When Is Insurance Suitable – Spring 2008
There are different opinions as to the proper use of insurance. Here
is my view: Insurance should be used to buy protection from unlikely,
Good examples of risks that are suitable to insure include:
A house fire
A catastrophic injury or illness
A lawsuit due to an automobile accident
A death or disability of a breadwinner
A long term care stay in an assisted living facility or nursing home
There are other risks that are normally unsuitable to insure, because
they are neither unlikely nor catastrophic. Examples include:
The cost of eye care
The cost of prescription drugs
The costs of a funeral
It is more cost effective to pay for these items directly, rather than
paying premiums to an insurance company. An insurance company
must add their overhead and profit margin to your premium. Because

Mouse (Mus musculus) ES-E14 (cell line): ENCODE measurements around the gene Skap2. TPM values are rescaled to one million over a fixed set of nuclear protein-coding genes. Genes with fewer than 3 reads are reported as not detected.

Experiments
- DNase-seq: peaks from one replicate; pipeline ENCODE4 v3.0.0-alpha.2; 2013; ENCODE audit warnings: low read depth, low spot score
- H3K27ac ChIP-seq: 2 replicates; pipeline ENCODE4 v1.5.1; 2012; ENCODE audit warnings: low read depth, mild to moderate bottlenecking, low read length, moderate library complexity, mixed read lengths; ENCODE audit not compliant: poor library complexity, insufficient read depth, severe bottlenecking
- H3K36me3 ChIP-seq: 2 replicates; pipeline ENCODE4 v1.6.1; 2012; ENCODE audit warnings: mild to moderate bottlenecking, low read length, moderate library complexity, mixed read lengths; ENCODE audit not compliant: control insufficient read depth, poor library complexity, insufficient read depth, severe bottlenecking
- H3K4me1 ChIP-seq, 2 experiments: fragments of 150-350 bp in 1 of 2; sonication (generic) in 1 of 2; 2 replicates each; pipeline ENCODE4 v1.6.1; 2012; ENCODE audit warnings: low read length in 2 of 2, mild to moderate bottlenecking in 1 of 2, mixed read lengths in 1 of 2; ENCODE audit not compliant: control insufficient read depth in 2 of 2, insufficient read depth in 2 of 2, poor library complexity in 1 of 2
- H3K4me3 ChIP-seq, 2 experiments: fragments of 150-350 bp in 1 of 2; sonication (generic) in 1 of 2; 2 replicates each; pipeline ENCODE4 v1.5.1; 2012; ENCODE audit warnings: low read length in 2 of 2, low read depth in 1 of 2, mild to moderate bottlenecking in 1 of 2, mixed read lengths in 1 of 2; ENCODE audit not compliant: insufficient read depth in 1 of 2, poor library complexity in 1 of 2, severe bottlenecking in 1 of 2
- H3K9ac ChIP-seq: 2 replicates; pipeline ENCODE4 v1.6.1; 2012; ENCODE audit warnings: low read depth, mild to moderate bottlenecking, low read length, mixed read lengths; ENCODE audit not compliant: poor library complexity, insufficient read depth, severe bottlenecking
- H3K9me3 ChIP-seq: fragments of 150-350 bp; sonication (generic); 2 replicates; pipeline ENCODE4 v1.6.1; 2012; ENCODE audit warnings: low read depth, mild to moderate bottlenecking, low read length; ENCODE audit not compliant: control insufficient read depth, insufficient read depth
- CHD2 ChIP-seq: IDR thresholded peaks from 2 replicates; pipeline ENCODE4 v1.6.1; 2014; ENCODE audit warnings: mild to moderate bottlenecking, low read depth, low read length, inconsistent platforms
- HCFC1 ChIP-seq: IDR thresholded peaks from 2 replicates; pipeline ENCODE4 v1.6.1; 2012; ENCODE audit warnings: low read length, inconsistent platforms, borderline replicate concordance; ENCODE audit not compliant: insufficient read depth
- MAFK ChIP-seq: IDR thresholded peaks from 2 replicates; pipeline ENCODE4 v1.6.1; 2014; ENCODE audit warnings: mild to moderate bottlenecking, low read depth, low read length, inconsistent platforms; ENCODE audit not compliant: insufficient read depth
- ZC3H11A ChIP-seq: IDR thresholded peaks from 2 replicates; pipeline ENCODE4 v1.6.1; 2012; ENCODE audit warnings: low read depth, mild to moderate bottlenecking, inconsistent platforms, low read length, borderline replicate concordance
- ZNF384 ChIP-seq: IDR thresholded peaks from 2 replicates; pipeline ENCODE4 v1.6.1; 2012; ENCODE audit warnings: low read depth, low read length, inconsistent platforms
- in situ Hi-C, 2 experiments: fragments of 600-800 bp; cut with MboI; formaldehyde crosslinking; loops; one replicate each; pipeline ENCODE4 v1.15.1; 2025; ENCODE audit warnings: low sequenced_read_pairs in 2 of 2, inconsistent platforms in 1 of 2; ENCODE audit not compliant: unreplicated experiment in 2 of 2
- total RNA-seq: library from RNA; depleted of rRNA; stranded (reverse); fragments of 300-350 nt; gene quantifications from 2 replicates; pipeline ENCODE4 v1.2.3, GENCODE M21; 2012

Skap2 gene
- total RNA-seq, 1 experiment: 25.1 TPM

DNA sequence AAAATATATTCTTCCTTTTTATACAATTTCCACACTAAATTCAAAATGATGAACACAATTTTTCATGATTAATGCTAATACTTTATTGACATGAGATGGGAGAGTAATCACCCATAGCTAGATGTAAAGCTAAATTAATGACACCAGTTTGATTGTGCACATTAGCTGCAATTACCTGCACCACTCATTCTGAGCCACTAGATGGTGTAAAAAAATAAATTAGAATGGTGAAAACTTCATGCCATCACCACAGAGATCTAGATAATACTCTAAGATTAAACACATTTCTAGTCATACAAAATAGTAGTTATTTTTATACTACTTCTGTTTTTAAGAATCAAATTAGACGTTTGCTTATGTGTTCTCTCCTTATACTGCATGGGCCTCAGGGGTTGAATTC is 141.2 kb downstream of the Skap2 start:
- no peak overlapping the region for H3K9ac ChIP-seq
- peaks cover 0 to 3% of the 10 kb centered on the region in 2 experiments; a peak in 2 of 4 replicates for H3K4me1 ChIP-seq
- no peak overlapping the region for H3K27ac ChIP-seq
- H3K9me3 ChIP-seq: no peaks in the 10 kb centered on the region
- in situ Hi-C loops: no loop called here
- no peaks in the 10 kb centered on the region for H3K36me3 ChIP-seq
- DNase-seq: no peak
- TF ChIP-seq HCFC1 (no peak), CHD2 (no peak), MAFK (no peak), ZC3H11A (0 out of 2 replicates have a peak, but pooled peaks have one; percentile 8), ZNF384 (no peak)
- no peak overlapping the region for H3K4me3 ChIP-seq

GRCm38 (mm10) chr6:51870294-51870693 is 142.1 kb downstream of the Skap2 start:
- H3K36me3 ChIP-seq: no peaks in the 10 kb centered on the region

these events are almost certain, the premiums will normally exceed
the direct cost. Little or no risk is transferred to the insurance company.
Contrast that with the risk of catastrophic loss, such as the loss that
results from the death of a breadwinner. For perhaps $30 per month,
a young person can buy a $1 million life insurance policy that will
compensate the dependent beneficiaries to keep the household together
and replace the lost future income.
Because the likelihood of death to a young person is remote, the premiums are low, and because the event is a financial catastrophe, it can make sense to transfer the risk to an insurance company. We are willing to pay a
small known cost in order to avoid a remote yet catastrophic loss.
One last word on the purchase of insurance: When it comes to doing
business with career insurance agents, caveat emptor.
Many insurance agents live under the self- serving illusion that everyone
needs massive amounts of every kind of insurance available.
Be assured that we at Financial Plan, Inc. are objective when evaluating
your need for insurance, and that we are licensed and qualified to
distribute life, disability, and long term care insurance.